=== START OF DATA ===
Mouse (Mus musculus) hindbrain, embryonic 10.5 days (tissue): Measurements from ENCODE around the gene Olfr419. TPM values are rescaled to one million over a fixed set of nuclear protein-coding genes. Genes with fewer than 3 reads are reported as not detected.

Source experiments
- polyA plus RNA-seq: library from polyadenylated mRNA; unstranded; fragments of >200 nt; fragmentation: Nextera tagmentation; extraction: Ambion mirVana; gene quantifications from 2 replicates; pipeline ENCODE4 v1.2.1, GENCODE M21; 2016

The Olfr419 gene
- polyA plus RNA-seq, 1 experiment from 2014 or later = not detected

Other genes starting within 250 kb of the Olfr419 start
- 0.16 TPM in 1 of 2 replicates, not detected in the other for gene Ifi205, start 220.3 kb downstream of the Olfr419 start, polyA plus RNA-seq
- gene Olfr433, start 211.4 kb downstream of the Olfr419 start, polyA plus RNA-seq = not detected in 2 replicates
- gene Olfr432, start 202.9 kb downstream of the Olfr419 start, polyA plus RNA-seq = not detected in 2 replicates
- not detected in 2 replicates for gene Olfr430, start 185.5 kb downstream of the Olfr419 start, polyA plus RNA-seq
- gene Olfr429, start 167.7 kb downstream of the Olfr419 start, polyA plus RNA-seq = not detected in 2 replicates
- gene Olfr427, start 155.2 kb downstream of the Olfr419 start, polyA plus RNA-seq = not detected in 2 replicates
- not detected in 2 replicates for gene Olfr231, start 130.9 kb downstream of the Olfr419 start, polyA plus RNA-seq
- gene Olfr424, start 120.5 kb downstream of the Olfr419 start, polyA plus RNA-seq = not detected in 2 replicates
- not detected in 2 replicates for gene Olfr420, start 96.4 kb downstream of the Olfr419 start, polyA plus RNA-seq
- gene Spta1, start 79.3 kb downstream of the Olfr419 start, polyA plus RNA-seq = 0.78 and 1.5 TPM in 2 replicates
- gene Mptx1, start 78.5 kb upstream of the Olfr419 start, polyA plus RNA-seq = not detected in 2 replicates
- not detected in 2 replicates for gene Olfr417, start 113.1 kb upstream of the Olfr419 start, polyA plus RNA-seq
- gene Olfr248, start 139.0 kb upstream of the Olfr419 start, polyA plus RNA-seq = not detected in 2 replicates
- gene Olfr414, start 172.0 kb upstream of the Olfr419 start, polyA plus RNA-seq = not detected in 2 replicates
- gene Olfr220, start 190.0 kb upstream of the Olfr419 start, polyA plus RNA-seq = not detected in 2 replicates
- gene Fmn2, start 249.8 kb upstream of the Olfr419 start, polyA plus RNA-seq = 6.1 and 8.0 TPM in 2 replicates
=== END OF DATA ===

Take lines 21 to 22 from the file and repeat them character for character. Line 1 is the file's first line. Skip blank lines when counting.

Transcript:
- gene Olfr220, start 190.0 kb upstream of the Olfr419 start, polyA plus RNA-seq = not detected in 2 replicates
- gene Fmn2, start 249.8 kb upstream of the Olfr419 start, polyA plus RNA-seq = 6.1 and 8.0 TPM in 2 replicates